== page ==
Kenya Unveils Nuclear Plant Of 1,000 Megawatts

East Africa’s largest economy Kenya, has disclosed details of a nuclear plant project that it said will have a maximum capacity of generating 2,712 megawatts of electricity.

It will initially begin with 1000 megawatts.

Kenya Nuclear Electricity Board (KNEB) says Tana River County is site recommended to host the U$5billion nuclear power scheduled to take seven years of construction.

The agency said Tana River is the most preferred location since it is not prone to earthquakes. Other sites under consideration were in the Lake Victoria and Lake Turkana basins.

Nuke scientists argue that for a site to be recommended to host such a project, it should be endowed with large water masses, which are crucial in cooling nuke reactors.

The estimated cost of this nuclear plant project according to Kenyan experts is nearly half the government’s annual tax collections.

“The financing aspect of the Nuclear Power Plant is among the plans underway with a Build Operate Transfer (BOT) being the most preferred financing agreement with the concessionaire that shall come on board,” the agency says in plans submitted to the environmental watchdog.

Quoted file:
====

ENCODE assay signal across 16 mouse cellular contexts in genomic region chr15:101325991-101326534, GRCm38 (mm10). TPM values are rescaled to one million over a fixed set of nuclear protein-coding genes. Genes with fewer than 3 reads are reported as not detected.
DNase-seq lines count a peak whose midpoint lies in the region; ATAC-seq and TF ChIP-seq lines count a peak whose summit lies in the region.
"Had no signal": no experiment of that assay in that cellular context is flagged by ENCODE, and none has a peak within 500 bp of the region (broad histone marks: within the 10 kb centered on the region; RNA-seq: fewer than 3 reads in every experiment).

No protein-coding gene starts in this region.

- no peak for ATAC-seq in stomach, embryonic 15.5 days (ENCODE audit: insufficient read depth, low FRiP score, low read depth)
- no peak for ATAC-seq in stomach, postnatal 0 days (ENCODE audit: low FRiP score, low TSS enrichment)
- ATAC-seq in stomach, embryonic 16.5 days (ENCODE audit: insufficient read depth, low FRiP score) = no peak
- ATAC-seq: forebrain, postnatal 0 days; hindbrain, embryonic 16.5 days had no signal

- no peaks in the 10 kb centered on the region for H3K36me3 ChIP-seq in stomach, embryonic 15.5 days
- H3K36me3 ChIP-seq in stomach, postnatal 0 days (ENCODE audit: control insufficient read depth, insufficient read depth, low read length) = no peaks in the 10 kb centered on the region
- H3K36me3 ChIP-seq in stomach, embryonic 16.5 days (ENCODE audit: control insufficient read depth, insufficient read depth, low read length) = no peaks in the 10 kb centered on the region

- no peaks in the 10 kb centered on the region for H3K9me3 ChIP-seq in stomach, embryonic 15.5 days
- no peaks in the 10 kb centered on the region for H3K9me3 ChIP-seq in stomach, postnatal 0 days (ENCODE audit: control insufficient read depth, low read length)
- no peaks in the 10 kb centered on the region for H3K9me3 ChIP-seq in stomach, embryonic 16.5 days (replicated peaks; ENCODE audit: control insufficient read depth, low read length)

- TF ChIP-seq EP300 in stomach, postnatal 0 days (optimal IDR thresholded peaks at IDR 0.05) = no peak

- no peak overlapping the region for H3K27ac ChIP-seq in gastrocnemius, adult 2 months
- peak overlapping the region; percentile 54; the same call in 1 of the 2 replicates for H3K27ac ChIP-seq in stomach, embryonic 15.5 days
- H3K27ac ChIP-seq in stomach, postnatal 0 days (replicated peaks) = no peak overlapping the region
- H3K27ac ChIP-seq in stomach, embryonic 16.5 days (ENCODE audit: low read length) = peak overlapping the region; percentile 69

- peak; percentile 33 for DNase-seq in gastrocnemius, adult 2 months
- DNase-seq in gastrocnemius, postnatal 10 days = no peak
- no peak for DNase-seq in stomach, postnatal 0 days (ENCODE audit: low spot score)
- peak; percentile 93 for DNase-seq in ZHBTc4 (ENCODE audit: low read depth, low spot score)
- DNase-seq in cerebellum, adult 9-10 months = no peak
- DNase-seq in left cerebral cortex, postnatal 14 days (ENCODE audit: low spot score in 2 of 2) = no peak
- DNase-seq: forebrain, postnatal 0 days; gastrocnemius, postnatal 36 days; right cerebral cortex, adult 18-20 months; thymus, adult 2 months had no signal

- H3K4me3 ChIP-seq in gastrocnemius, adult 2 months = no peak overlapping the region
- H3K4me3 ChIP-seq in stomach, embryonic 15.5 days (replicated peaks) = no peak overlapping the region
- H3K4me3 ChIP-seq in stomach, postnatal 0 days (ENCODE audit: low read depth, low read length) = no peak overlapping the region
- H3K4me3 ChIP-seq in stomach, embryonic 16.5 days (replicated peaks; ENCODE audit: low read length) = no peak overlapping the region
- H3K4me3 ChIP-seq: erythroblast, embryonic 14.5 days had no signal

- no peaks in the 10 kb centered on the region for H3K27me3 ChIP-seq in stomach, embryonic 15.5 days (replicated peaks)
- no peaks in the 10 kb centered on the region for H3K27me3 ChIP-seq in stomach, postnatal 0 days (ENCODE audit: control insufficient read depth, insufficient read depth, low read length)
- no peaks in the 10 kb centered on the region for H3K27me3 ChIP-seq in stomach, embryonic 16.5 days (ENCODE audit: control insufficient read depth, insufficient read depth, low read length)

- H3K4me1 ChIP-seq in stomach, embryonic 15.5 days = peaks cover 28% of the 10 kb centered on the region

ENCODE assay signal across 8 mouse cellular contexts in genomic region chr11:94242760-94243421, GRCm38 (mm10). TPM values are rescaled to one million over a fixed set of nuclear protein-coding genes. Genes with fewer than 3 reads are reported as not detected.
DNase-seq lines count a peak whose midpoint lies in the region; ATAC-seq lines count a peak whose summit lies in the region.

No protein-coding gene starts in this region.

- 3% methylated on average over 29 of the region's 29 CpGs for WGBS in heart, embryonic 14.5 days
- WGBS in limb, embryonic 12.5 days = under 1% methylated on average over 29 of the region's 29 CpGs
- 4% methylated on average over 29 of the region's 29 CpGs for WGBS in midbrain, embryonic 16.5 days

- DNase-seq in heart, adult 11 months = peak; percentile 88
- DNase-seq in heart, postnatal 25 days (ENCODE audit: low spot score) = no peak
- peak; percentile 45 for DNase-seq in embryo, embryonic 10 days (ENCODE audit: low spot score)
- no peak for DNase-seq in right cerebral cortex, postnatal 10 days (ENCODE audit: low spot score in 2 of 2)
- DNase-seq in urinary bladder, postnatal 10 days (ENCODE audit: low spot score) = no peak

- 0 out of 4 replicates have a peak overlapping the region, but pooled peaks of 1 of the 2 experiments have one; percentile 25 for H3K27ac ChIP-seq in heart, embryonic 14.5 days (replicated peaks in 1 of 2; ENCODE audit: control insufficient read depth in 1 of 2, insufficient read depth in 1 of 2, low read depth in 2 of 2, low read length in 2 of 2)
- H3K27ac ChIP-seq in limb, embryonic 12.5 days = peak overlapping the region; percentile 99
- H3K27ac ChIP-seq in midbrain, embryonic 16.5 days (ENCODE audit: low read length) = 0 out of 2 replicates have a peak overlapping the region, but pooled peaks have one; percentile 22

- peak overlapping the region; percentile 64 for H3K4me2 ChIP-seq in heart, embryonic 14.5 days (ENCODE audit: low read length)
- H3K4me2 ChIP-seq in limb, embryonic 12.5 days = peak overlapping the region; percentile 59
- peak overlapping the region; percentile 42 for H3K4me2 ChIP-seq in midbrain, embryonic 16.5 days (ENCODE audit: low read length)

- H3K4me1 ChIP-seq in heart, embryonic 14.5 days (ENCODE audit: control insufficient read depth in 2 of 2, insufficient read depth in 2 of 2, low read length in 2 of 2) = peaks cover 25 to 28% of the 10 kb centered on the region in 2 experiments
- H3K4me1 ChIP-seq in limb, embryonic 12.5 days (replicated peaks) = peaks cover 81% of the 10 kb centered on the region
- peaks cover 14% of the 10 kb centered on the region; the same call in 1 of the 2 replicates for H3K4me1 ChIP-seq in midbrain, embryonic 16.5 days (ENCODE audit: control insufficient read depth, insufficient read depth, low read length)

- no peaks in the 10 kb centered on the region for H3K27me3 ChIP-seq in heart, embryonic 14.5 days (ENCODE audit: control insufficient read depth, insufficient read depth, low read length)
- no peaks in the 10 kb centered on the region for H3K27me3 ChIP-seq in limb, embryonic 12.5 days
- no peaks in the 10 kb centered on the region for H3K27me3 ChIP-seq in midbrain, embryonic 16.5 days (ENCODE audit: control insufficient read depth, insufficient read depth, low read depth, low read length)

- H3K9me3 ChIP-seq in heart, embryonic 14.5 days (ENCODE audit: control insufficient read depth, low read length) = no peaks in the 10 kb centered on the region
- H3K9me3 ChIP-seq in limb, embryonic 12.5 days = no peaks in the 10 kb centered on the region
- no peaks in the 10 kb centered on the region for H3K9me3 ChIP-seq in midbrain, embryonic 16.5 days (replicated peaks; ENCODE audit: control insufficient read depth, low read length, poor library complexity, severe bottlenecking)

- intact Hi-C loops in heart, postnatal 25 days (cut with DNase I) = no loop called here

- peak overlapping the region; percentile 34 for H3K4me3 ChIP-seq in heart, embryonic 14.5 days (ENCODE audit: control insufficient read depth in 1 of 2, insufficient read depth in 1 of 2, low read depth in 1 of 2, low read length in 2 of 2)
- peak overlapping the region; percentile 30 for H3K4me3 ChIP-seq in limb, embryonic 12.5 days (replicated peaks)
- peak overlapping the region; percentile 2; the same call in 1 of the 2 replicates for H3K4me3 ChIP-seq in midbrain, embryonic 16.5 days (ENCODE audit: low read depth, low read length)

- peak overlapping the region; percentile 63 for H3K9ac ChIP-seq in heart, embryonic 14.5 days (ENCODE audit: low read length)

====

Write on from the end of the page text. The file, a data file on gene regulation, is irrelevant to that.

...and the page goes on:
According to local media, KNEB in a regulatory filing with the National Environment Management Authority (Nema) revealed that the plant with an initial capacity of 1,000 megawatt (Mw) plant would be constructed through a concessionaire.

The east African country has been grappling with high cost of electricity that directly affects production of goods and other services.

Kenya views nuclear power both as a long-term solution to high fuel costs — incurred during times of drought when diesel generators are used — and an effective way to cut carbon emissions from the power generating sector.

Kenya also considers that cheaper electricity for industrialists is meant to boost economic growth.

According to details, the Kenyan government has running memoranda of understanding with China, Russia, South Korea and Slovakia for capacity building for the nuclear plant.

President Uhuru Kenyatta has previously talked of building solar and wind energy facilities in the coming three years to increase power generation to 2,712 megawatts.

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